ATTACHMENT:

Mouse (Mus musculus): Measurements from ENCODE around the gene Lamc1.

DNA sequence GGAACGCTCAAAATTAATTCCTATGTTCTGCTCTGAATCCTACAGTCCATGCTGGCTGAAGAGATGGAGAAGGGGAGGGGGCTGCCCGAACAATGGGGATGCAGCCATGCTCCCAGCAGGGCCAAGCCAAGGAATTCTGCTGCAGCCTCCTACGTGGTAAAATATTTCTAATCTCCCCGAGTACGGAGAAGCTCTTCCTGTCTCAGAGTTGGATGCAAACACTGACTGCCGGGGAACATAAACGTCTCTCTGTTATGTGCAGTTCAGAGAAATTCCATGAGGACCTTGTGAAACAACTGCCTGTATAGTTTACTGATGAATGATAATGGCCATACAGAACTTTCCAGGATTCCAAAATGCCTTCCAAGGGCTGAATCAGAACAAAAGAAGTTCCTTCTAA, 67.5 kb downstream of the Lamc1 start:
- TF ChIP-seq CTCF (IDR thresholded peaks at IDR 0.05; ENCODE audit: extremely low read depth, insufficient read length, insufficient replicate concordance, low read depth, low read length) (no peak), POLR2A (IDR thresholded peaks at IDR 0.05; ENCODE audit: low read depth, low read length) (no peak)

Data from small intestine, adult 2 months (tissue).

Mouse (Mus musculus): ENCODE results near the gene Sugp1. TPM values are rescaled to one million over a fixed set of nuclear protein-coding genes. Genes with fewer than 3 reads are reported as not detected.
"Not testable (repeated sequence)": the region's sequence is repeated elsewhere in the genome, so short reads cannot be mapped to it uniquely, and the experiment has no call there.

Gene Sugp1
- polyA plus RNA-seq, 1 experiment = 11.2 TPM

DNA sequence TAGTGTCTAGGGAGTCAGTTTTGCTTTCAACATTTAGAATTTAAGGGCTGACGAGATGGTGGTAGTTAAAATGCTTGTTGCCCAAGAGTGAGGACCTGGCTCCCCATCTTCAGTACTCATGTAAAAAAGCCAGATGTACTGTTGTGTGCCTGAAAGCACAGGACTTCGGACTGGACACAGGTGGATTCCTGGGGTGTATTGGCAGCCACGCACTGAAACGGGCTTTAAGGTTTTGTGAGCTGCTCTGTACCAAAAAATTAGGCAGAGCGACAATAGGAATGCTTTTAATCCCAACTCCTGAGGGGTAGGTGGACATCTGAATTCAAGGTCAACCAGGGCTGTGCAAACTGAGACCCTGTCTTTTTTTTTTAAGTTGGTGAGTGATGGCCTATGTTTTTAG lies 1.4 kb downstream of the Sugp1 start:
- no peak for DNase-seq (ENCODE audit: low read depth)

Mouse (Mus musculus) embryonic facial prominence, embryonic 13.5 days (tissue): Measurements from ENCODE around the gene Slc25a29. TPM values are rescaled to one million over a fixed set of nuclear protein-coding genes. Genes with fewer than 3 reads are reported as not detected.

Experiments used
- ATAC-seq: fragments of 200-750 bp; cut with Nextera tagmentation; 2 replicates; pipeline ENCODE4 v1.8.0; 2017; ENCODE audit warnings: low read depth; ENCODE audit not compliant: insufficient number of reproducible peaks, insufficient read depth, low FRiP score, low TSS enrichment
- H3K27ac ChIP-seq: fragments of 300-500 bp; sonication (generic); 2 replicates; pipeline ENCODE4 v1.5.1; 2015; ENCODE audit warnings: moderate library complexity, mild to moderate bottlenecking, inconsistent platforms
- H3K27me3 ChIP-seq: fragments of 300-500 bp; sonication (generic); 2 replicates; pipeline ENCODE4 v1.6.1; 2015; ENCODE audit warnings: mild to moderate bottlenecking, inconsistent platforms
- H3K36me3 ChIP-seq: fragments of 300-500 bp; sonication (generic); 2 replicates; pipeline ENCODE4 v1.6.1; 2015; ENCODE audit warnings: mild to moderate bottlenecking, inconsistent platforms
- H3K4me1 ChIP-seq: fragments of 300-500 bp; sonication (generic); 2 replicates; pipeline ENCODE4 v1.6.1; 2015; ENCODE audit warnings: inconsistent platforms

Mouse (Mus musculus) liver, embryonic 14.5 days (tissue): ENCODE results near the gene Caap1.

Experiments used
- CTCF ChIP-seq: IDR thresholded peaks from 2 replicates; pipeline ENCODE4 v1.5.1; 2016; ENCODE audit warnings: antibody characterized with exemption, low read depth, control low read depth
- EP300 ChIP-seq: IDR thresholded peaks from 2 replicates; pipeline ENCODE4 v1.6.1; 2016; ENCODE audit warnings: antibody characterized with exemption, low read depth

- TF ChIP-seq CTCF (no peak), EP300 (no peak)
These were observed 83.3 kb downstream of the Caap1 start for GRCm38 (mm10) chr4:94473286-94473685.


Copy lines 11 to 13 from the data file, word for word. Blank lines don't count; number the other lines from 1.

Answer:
Mouse (Mus musculus) embryonic facial prominence, embryonic 13.5 days (tissue): Measurements from ENCODE around the gene Slc25a29. TPM values are rescaled to one million over a fixed set of nuclear protein-coding genes. Genes with fewer than 3 reads are reported as not detected.

Experiments used
- ATAC-seq: fragments of 200-750 bp; cut with Nextera tagmentation; 2 replicates; pipeline ENCODE4 v1.8.0; 2017; ENCODE audit warnings: low read depth; ENCODE audit not compliant: insufficient number of reproducible peaks, insufficient read depth, low FRiP score, low TSS enrichment